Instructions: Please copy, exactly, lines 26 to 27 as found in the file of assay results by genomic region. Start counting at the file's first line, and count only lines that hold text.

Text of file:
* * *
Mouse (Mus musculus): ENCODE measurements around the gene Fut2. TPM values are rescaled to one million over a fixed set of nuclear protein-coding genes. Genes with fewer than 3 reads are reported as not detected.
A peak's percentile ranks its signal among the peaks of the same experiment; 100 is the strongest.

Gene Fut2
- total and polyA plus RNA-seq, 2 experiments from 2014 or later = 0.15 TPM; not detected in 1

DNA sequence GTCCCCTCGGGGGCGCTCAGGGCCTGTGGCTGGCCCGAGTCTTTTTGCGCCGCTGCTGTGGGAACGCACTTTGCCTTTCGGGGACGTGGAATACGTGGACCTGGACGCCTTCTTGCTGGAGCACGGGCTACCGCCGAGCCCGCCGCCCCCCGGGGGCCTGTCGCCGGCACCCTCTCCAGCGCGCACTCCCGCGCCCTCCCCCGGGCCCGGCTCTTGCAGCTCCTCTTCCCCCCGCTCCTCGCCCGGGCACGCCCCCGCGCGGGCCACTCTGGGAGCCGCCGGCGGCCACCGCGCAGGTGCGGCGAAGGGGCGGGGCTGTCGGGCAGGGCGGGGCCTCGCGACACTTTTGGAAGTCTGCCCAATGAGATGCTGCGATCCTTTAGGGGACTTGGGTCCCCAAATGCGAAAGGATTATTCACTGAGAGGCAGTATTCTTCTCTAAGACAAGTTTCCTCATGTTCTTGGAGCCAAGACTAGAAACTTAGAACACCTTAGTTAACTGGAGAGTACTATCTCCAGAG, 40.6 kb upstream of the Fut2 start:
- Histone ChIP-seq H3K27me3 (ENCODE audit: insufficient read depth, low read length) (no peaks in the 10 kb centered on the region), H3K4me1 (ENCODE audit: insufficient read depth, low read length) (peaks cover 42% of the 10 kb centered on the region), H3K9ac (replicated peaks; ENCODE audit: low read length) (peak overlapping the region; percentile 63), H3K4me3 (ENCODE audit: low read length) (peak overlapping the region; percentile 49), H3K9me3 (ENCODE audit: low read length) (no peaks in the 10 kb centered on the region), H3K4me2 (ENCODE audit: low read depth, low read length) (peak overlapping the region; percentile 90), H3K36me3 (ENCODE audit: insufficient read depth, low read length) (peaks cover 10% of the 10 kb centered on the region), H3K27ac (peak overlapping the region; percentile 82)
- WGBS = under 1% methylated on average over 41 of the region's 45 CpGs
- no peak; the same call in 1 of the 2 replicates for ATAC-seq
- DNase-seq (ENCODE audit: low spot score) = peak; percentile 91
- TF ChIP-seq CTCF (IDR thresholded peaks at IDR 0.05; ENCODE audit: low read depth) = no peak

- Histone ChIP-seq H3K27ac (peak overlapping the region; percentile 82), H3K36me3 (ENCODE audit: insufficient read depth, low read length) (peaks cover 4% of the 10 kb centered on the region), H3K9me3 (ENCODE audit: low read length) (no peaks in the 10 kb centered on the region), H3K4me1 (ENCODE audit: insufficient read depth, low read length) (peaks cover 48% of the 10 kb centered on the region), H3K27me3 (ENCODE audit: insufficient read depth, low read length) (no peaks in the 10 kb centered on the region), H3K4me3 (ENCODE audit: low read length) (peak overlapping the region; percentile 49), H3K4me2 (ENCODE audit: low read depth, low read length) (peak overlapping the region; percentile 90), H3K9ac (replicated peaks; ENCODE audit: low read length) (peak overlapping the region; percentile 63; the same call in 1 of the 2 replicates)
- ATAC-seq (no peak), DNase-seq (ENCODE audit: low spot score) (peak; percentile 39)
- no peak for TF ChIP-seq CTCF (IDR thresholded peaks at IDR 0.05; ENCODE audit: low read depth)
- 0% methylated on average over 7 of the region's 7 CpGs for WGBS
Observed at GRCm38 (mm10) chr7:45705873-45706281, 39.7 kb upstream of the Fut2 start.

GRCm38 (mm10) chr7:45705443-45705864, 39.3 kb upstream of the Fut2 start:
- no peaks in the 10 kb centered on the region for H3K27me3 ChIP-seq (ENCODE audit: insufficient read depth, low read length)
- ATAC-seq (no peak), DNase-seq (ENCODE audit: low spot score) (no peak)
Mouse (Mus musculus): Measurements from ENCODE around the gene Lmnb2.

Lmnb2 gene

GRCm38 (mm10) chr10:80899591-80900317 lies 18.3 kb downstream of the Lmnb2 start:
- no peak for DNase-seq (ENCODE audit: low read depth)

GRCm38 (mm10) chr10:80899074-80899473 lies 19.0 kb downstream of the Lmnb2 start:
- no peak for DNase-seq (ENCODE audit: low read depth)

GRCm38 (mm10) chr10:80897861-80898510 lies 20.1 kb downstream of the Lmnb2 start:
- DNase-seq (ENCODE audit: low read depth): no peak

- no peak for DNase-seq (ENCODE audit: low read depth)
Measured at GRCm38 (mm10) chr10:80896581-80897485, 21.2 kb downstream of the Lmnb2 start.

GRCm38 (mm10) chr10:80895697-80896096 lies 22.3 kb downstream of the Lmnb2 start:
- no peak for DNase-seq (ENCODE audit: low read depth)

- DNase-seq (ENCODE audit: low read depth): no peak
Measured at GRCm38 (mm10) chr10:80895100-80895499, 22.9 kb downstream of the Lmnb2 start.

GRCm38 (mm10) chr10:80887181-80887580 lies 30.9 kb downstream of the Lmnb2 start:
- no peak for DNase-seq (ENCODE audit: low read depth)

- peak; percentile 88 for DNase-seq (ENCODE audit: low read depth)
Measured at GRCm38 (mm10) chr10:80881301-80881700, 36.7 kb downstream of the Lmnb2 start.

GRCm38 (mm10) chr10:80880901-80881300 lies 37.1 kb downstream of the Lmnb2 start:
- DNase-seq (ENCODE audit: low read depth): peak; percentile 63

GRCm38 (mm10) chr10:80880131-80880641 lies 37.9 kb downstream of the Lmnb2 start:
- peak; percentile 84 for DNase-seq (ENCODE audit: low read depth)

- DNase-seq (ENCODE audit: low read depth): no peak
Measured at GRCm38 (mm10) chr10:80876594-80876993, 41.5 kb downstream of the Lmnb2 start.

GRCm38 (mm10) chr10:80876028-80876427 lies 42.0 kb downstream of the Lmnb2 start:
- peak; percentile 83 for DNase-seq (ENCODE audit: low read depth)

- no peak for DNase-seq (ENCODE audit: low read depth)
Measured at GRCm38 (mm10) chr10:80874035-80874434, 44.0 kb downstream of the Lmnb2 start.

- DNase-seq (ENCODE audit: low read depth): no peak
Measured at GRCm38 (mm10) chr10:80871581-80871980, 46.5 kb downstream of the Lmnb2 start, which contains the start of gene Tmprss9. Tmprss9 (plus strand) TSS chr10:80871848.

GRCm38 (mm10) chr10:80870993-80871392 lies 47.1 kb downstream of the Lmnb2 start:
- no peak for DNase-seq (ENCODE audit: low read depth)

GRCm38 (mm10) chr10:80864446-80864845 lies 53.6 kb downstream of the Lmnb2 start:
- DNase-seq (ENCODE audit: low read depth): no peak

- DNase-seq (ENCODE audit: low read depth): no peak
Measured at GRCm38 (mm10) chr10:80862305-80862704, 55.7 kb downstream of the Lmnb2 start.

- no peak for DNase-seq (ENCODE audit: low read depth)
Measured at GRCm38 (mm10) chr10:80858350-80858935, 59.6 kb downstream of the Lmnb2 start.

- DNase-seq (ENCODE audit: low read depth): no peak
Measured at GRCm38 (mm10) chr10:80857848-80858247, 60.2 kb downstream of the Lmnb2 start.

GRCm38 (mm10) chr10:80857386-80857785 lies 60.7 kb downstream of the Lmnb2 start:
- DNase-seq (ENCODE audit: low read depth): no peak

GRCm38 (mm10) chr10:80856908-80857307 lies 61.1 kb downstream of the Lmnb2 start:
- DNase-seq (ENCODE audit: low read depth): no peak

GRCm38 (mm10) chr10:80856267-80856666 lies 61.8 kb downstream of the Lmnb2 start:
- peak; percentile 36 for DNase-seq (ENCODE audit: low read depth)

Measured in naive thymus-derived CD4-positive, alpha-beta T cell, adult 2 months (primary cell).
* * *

- DNase-seq (ENCODE audit: low read depth): no peak

- no peak for DNase-seq (ENCODE audit: low read depth)